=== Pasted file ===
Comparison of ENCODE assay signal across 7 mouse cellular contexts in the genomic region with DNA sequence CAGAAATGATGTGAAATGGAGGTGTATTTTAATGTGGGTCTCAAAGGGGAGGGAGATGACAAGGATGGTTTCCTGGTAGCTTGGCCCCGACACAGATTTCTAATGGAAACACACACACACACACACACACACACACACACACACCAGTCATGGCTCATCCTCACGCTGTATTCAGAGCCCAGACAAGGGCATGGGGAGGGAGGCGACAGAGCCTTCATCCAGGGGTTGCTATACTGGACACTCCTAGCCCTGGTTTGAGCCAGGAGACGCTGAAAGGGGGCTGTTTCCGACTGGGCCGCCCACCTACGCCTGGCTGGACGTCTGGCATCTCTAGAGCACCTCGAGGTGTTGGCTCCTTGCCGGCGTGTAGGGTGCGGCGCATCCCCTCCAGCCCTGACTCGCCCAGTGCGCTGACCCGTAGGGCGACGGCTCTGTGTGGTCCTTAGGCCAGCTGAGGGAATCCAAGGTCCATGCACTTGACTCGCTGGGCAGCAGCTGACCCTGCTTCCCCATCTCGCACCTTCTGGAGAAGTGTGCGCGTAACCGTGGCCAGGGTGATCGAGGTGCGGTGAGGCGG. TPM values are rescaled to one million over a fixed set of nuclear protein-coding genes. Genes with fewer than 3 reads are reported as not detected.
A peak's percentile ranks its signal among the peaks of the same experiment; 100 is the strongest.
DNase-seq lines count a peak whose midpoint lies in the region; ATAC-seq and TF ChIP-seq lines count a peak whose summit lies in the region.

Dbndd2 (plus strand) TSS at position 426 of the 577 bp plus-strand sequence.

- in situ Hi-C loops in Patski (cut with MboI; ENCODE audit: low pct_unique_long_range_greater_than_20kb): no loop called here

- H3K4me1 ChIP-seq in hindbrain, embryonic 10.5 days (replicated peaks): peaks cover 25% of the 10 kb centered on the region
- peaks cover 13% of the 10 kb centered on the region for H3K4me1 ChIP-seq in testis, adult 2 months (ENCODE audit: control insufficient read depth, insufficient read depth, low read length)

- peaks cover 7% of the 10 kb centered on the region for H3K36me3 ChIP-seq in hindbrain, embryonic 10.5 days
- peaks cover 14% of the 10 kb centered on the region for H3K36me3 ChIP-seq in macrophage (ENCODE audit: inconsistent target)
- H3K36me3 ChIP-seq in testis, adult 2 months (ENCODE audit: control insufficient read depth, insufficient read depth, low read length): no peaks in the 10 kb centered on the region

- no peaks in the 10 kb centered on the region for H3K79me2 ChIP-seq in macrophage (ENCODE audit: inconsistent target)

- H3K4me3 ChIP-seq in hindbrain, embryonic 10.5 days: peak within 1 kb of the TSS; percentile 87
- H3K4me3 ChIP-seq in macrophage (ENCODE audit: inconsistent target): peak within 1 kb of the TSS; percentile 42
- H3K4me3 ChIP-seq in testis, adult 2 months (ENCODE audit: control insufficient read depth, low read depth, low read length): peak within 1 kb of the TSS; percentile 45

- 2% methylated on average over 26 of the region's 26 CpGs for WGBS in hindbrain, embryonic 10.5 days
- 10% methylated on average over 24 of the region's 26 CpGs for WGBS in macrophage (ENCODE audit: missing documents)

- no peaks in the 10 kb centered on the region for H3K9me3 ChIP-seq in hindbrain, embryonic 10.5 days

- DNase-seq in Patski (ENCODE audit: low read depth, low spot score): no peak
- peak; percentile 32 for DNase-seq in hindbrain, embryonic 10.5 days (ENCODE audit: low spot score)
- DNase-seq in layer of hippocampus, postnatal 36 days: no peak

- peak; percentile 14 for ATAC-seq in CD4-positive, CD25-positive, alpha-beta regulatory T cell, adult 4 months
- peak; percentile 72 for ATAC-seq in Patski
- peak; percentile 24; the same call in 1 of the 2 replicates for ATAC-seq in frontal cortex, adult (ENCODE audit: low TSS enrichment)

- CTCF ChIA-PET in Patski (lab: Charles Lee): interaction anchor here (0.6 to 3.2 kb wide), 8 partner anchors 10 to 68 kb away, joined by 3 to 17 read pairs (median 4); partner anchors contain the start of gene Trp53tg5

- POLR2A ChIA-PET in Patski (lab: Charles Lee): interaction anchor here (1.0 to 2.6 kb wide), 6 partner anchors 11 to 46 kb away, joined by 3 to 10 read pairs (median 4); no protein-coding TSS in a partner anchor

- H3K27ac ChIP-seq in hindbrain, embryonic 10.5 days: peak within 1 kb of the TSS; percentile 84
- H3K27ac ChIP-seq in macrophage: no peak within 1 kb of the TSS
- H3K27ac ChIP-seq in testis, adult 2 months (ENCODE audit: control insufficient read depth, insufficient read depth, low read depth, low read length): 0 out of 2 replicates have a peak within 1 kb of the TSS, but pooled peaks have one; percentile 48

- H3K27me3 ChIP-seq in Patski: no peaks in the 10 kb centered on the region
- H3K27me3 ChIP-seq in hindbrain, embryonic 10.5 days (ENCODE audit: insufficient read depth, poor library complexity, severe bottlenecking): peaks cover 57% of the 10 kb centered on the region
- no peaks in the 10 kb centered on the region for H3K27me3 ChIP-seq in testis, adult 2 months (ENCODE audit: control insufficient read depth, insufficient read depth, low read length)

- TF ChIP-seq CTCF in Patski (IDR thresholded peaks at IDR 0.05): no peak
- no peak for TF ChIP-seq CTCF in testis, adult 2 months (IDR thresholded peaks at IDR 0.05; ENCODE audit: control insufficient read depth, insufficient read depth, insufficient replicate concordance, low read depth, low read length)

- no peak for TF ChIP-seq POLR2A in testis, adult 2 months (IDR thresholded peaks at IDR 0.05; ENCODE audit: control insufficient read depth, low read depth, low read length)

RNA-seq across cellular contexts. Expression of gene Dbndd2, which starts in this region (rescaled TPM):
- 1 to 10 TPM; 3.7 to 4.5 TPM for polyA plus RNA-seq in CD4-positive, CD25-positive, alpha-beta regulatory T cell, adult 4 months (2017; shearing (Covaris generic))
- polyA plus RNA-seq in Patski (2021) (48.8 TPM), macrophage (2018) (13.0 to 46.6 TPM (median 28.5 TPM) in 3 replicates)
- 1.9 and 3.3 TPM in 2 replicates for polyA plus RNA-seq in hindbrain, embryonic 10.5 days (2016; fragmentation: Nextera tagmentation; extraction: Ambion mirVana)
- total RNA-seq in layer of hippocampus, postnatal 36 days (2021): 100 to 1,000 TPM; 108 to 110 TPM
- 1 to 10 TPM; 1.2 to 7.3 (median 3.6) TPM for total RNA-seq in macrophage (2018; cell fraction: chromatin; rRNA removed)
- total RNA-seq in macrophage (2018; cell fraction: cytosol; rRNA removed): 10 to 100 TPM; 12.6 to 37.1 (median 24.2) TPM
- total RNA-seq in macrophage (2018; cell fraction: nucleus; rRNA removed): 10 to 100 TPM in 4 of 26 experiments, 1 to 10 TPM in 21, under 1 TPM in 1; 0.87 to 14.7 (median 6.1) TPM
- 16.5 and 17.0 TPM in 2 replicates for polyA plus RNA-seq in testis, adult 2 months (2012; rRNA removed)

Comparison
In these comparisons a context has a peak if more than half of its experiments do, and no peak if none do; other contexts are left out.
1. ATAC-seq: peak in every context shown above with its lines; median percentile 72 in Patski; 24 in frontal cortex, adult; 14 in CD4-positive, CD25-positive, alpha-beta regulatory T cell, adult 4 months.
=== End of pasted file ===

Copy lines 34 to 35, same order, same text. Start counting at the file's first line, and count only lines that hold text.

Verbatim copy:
- no peak for TF ChIP-seq POLR2A in testis, adult 2 months (IDR thresholded peaks at IDR 0.05; ENCODE audit: control insufficient read depth, low read depth, low read length)

RNA-seq across cellular contexts. Expression of gene Dbndd2, which starts in this region (rescaled TPM):